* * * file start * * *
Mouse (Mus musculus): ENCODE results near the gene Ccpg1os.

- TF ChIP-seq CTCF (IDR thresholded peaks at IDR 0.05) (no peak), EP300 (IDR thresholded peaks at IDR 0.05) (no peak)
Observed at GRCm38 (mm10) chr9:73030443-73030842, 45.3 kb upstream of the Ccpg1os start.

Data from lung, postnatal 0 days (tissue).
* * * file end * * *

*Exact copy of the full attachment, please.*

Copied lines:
Mouse (Mus musculus): ENCODE results near the gene Ccpg1os.

- TF ChIP-seq CTCF (IDR thresholded peaks at IDR 0.05) (no peak), EP300 (IDR thresholded peaks at IDR 0.05) (no peak)
Observed at GRCm38 (mm10) chr9:73030443-73030842, 45.3 kb upstream of the Ccpg1os start.

Data from lung, postnatal 0 days (tissue).